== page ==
Creating a portfolio of your data science projects is generally a great idea. But as an NLP hiring manager, there is one common portfolio project that I’ve always kind of shrugged at: sentiment analysis. So when I recently analyzed a large data set of job postings and blog articles, and found evidence to confirm my negative sentiment (pun?), I knew I had to share.
What is Sentiment Analysis
Sentiment Analysis is a Natural Language Processing (NLP) task that involves classifying opinions expressed in a piece of text to determine the writer’s attitude towards a particular topic, product, service, event, or even person. The task is generally framed as a multi-class problem with three labels: positive, negative, or neutral.
Techniques used for sentiment analysis can vary widely and may involve classical ML such as Bag of Words (e.g. TFIDF with Logistic Regression), deep learning such as a transformer-based model (e.g. BERT), or lexico-semantic pattern analysis.
The primary appeal of sentiment analysis lies in its potential to provide unique insights into public opinion on a large scale. This can be extremely valuable for industries like marketing, public relations, and social media monitoring, where understanding customer sentiments can guide strategy and decision-making. However, while sentiment analysis is a popular project for aspiring data scientists, its value in a job application portfolio may not be as high as one might hope.
Let’s delve into the reasons why sentiment analysis might not be the most attractive project in your portfolio from an employer’s perspective, and what kinds of projects might make a stronger impression.
What Skills Are Employers Looking For?
To answer this question, I analyzed a data set of 2,003 job postings and 1,523 blog articles. I used ChatGPT to extract skills then compared the top skills from each set. The full analysis is available here. Here are the top skills demanded by employers for data science jobs in June 2023, overlaid with how those same skills rank in the blog article data set.
Apparently bloggers like me should be writing less about NLP and more about statistical analysis. 🤔
Now let’s look at the reverse, top skills mentioned in blog articles overlaid with their rankings from job postings. This time I’ll show the top 40.
Here we can see that sentiment analysis is the 23rd most popular skill mentioned in blog articles, but has a ranking in the job postings data set that’s lower by a whopping 1035! This means that it’s very rare for employers to ask for sentiment analysis skills but very common for people to write about their sentiment analysis projects.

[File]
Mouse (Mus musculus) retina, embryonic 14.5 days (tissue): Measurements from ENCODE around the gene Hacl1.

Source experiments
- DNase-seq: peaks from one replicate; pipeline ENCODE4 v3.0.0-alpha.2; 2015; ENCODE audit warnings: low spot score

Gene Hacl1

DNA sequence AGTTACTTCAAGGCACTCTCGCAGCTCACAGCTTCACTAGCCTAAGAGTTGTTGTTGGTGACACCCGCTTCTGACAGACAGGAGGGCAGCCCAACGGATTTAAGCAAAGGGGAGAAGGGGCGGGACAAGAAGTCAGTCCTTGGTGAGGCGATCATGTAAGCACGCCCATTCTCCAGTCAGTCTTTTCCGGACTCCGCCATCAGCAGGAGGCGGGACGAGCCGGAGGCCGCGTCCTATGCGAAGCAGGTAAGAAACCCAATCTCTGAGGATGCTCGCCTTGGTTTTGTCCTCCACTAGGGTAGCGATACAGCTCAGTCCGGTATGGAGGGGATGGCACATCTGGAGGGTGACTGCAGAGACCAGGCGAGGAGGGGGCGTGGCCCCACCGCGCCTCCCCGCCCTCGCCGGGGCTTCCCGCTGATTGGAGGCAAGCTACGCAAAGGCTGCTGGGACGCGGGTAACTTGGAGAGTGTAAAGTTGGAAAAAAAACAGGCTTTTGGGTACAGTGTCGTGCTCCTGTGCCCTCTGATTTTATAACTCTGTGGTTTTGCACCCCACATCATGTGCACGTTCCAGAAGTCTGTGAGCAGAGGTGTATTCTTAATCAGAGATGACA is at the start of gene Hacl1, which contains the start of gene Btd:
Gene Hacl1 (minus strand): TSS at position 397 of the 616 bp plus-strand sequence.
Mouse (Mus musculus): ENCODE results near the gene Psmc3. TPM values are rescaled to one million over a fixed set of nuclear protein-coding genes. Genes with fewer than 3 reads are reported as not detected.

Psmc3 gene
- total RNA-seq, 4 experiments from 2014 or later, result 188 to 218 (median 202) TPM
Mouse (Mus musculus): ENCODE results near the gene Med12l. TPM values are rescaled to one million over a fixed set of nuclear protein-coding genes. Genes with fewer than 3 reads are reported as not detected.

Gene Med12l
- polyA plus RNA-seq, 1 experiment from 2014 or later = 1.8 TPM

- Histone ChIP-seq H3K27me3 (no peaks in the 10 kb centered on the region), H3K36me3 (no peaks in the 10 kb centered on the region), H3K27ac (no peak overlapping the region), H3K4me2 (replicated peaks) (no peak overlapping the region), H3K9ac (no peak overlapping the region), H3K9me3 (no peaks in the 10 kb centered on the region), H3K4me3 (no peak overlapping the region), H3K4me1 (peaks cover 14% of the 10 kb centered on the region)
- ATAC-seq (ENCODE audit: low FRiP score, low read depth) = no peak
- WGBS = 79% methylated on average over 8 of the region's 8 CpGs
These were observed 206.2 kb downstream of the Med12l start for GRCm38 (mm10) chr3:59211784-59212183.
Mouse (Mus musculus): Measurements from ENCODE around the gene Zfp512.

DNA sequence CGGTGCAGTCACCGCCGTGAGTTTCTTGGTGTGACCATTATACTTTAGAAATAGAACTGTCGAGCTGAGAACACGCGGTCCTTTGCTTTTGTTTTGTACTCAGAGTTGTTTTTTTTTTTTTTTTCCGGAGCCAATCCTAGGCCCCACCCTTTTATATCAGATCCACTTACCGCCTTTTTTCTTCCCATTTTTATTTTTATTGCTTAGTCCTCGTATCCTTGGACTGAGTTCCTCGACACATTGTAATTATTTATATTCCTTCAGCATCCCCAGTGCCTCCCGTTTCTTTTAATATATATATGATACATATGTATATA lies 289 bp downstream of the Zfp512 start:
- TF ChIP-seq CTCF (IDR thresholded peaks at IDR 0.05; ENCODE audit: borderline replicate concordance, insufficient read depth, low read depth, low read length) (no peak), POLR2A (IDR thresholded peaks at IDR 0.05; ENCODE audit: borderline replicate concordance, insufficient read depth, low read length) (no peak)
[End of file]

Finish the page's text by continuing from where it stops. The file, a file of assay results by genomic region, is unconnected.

Quick Aside On Large Language Model (LLM) Projects
Notice that what’s true for sentiment analysis is also true for all generative AI skills (such as chatgpt, generative ai, langchain, etc.) This was a huge surprise from me, and I wrote my thoughts about where all the missing generative AI jobs are here. But keep this in mind when choosing portfolio projects: LLM portfolio projects may not showcase the skills employers actually demand.
Best NLP Portfolio Projects
The main insight to me from this ranking of top skills mentioned in job postings is that employers want strong fundamentals. Things like coding, SQL, data viz, cloud tools (aws, azure, gcp), and predictive modeling are at the top of the list. These skills are the bread and butter of data science, and the recent generative AI revolution hasn’t (yet) disrupted that.
While some advocate for portfolio projects like text summarization and conversational bots, I instead would recommend a conventional text classification project that focuses on the end-to-end process. As a hiring manager, I’d rather see that you deployed a simple model to the cloud and can tell a good story with your data.
Pros and Cons of Sentiment Analysis Portfolio Projects
- Sentiment analysis is essentially a multiclass classification problem with 3 classes (positive, negative, neutral). This is a very core task in data science, especially in NLP. This is probably why sentiment analysis has become such a popular portfolio project.
- Training data is readily available.
- As shown above, employers don’t generally ask for this skill in job postings.
- Even if a company needed you to solve a sentiment analysis task on the job, it’s unlikely you would do anything other than apply one of the 100s of available pre-trained models on Huggingface.
- You won’t stand out from other candidates. Every one has a Twitter sentiment analysis project on their resume.
- Twitter and Reddit data are not so easy to come by after their recent API pricing debacles. This makes it harder to apply your toy model on real data.